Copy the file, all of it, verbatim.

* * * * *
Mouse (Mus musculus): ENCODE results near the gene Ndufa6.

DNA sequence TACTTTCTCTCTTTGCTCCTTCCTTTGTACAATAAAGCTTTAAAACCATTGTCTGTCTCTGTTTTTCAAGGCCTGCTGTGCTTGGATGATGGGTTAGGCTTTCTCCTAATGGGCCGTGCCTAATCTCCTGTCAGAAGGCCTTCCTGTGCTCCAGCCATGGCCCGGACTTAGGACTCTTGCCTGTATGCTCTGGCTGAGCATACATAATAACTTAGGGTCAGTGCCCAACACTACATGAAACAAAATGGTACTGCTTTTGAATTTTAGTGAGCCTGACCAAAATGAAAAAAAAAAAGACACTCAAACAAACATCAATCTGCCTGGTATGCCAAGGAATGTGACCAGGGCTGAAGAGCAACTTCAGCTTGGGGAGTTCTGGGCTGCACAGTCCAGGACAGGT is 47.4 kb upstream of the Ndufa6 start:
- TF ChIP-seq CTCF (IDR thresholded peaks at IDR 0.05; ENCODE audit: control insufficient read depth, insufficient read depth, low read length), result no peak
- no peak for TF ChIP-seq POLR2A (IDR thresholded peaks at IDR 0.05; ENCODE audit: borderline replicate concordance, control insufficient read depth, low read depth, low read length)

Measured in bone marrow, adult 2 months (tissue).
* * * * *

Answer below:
Mouse (Mus musculus): ENCODE results near the gene Ndufa6.

DNA sequence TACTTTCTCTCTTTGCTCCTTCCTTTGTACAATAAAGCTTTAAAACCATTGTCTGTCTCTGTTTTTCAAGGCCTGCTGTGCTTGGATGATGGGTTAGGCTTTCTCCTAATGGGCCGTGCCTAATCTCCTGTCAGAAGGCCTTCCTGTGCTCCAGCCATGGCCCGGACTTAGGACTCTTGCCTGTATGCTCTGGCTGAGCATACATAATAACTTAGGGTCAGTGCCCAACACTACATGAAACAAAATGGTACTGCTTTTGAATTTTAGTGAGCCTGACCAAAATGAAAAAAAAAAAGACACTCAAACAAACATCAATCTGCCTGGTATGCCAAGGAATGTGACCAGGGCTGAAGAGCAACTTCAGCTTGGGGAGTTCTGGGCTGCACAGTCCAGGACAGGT is 47.4 kb upstream of the Ndufa6 start:
- TF ChIP-seq CTCF (IDR thresholded peaks at IDR 0.05; ENCODE audit: control insufficient read depth, insufficient read depth, low read length), result no peak
- no peak for TF ChIP-seq POLR2A (IDR thresholded peaks at IDR 0.05; ENCODE audit: borderline replicate concordance, control insufficient read depth, low read depth, low read length)

Measured in bone marrow, adult 2 months (tissue).